Page 3 of Jed Had to Die

The coffee mug fight right before I left to sign the papers was the final nail in the coffin of our relationship as far as I was concerned. Every single mug in this place that people use when they stay to drink their coffees are mine. Growing up in a small town, I had nothing but time on my hands to dream about my future and all the places I wanted to go when I was finally old enough to leave. Anytime someone I knew went on vacation, I always asked them to bring me back a coffee mug. In a place where everyone knows your business, it didn’t take long for the entire town to know about my coffee mug collection and help contribute to it over the years. When it was my turn to travel, and when I finally had the money to do so, I kept up with the tradition, always grabbing a mug from the airport gift shop on my way out of town.

I love that my shop doesn’t have boring, matching coffee mugs. I love that when you come in, you never know if you’ll be drinking out of a London cup with Big Ben on it, or an Orlando one with Mickey Mouse ears.

“So, if Benjamin wanting to do away with the mugs gets him castrated and poisoned, do I even want to know what would happen to him if I told you he wanted to change the name of the shop?” I ask, taking a step back when her nostrils flare and she growls low in her throat.

“Excuse me? Can I get a triple, Venti, soy, half-sweet, non-fat, Caramel Macchiato? With extra Caramel drizzle?”

Bettie and I turn to see a twenty-something woman standing on the other side of the counter and looking up at the menu board in confusion. I knew as soon as the first couple of words left her mouth that this wouldn’t end well. The majority of young women who frequent Liquid Crack are college students from DePaul. Some of them are normal and order their coffees like the smart, college-educated people they are, while others are like this chick. They speak every sentence with an upward inflection, like every word out of their mouth is a question and they have no idea what the fuck they’re doing.

“We should go for drinks later?”

“I just bought these new jeans, but I’m not sure they look good?”

She’s probably confused because there are only three items on the menu and she’s assuming everything else is just written in invisible ink. Or the NorthFace jacket, black leggings, and Uggs she wears year-round have officially turned her stupid.

Bettie leans across the counter on her stomach and looks down at the girl’s feet, then pulls herself back and turns around to face me when she speaks. “You are a disgrace to coffee. Go away before I yank off those stupid Uggs and beat you with them. IT’S ALMOST JUNE! NO ONE WEARS FUR-LINED BOOTS IN THE SUMMER!”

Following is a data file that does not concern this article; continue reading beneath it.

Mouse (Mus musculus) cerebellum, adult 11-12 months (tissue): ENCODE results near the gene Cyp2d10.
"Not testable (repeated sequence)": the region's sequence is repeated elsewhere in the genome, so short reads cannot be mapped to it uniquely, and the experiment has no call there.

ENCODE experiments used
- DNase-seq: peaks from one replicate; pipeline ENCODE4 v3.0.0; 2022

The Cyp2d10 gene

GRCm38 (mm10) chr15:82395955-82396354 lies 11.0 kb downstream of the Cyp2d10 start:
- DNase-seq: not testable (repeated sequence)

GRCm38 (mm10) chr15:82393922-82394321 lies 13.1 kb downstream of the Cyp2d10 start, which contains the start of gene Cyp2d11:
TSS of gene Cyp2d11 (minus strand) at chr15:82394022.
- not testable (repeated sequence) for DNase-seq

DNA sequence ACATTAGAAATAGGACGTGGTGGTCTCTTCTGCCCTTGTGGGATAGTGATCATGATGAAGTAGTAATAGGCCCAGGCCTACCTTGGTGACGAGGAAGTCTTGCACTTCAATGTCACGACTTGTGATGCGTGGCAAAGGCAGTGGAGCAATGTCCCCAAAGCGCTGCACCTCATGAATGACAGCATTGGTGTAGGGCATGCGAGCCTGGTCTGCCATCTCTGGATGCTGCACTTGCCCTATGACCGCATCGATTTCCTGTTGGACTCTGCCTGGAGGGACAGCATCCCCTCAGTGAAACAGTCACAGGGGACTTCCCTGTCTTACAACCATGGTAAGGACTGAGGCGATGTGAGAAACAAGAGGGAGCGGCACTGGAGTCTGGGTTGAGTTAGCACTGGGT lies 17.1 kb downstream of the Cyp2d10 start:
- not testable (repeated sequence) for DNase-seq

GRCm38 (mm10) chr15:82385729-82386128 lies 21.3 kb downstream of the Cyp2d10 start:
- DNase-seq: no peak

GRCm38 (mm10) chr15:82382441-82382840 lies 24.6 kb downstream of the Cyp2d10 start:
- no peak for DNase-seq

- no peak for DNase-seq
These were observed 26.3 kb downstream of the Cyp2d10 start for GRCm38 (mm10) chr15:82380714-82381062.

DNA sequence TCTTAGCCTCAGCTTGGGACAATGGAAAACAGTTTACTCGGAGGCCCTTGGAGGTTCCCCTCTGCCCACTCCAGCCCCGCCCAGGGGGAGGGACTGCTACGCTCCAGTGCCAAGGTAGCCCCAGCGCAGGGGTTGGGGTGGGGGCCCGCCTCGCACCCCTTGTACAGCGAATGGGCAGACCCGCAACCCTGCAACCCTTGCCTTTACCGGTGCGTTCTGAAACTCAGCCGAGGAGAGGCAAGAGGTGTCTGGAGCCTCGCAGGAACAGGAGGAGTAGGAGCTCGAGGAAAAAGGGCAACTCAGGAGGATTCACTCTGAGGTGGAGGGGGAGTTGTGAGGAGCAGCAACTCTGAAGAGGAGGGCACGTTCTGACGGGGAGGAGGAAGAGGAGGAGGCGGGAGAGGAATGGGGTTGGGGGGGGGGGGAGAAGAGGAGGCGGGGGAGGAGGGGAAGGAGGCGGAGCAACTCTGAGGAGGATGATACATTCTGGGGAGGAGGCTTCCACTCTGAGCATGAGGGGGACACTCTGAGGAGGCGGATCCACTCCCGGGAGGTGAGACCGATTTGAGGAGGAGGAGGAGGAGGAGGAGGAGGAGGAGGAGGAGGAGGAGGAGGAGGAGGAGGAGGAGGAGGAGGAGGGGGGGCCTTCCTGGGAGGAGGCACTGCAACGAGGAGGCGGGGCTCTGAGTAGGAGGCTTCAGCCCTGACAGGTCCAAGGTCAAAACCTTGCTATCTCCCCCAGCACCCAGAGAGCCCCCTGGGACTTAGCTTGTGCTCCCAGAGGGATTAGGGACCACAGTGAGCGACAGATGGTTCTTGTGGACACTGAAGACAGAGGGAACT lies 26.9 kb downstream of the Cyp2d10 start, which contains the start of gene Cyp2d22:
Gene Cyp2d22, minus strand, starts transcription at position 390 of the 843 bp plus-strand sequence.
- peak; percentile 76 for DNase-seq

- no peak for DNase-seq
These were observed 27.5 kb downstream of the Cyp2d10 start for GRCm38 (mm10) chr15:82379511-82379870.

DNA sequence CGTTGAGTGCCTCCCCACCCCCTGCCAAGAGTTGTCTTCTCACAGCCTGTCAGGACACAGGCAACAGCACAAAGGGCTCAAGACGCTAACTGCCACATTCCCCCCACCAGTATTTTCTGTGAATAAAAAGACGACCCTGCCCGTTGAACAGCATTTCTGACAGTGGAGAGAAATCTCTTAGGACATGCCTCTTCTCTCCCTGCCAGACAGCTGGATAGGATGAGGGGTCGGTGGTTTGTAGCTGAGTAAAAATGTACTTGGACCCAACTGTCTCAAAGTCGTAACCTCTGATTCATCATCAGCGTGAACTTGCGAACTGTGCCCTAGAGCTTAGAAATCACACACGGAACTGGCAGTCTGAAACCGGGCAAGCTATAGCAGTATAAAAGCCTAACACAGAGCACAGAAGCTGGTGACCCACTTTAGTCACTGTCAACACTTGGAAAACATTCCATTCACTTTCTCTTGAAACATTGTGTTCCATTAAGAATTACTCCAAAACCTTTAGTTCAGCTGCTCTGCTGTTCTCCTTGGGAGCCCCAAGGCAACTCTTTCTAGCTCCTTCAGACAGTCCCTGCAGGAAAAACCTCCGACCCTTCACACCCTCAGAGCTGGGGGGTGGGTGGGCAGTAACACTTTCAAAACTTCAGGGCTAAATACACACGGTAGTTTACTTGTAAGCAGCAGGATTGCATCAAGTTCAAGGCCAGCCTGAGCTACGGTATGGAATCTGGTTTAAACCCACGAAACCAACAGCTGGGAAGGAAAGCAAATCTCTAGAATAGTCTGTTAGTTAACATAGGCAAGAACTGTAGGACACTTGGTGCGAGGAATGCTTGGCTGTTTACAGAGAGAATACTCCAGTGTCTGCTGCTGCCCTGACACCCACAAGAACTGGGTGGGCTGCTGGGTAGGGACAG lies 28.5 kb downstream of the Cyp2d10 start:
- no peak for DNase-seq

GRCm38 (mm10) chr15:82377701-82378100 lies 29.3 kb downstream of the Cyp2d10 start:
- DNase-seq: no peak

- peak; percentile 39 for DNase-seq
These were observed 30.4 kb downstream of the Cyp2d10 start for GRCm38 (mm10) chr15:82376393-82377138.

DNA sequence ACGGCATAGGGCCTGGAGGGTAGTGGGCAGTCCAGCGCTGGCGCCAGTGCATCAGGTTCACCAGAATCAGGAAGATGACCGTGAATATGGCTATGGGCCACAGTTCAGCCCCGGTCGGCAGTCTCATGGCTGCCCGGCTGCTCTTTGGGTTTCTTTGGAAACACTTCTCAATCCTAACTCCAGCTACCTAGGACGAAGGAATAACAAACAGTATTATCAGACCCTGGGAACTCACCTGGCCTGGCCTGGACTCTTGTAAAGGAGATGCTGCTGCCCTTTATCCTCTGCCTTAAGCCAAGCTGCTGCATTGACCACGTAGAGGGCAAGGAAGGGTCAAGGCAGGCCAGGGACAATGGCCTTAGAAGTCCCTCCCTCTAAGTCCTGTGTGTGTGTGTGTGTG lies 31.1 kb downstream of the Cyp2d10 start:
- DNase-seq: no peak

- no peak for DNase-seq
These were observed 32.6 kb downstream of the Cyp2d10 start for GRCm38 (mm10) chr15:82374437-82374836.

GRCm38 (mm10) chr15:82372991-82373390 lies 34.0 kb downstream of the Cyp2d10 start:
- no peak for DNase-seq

With her back to the confused college student, Bettie lifts her arm and points to the door.

I know you’re probably thinking that as her boss, and the owner of the shop, I should apologize profusely to the customer, offer her a free coffee and make Bettie apologize.

Well, you would be thinking wrong.

I mirror Bettie, holding my arm out and pointing to the door without saying a word. Miss Venti-Soy-Blah-Blah-I-Can’t-Read scurries away and out of the building, wisely realizing the chick with all the tats could easily vault over the counter and make good on her Ugg-beating promise.

Bettie and I share a high five when the bell rings above the door as she exits. As weird as this may seem, this is another reason why Liquid Crack became so popular. We taught an entire generation of college students and hipsters who live in this area how to appreciate a plain, simple cup of coffee. We aren’t complete assholes, though. After living in Chicago for twelve years, I can spot a tourist as soon as they walk through the door. Bettie was born and raised in Chicago and can smell them from a mile away. They get a free pass when they come in here and a warning not to pull that Starbucks shit again if they decide to come back. For everyone else, they better learn how to read or get the hell out.

“I don’t know if it’s safe for you to tell me what Benjamin thought you should change the name of this place to. I’m feeling very ragey this afternoon,” Bettie says, grabbing an empty Traverse City, Michigan mug a customer slides across the counter and taking it over to the sink.

“Brewlicious, Coffabulous, or Roastacular,” I mutter, cringing and scrunching up my face in disgust with each name I speak that Benjamin insisted would work much better for a franchise than Liquid Crack.

The coffee mug slips from Bettie’s hands and splashes into the sink of water when she whirls around and presses her hand over her heart.

“Was he abused as a child? First the coffee mugs, and now the Frankenstein-like mash-up of two perfectly good words to make new, horrible ones. Why does he insist on doing that? Every time he calls you fantabulous, an inch of his dick disappears,” she complains, crossing her arms in front of her.

Bettie’s outrage makes me feel much better about my decision to end things with Benjamin, even if he hasn’t gotten the memo yet. I haven’t even told her all the other things he suggested I change and argued with me about, going so far as to call the lawyers and investors on his own with the hopes that they’d agree with him. Lucky for me, they didn’t. They knew what made Liquid Crack special, and they weren’t about to change it.

“Forget Benjamin and his freaktastically disappearing dick. You are now the proud owner of a coffee franchise and you don’t need him,” Bettie reassures me as my cell phone rings from its shelf under the counter. “And better yet, you’ll be so rich and famous when Liquid Cracks start opening up all over the world that you’ll never have to set foot in that podunk town you grew up in ever again!”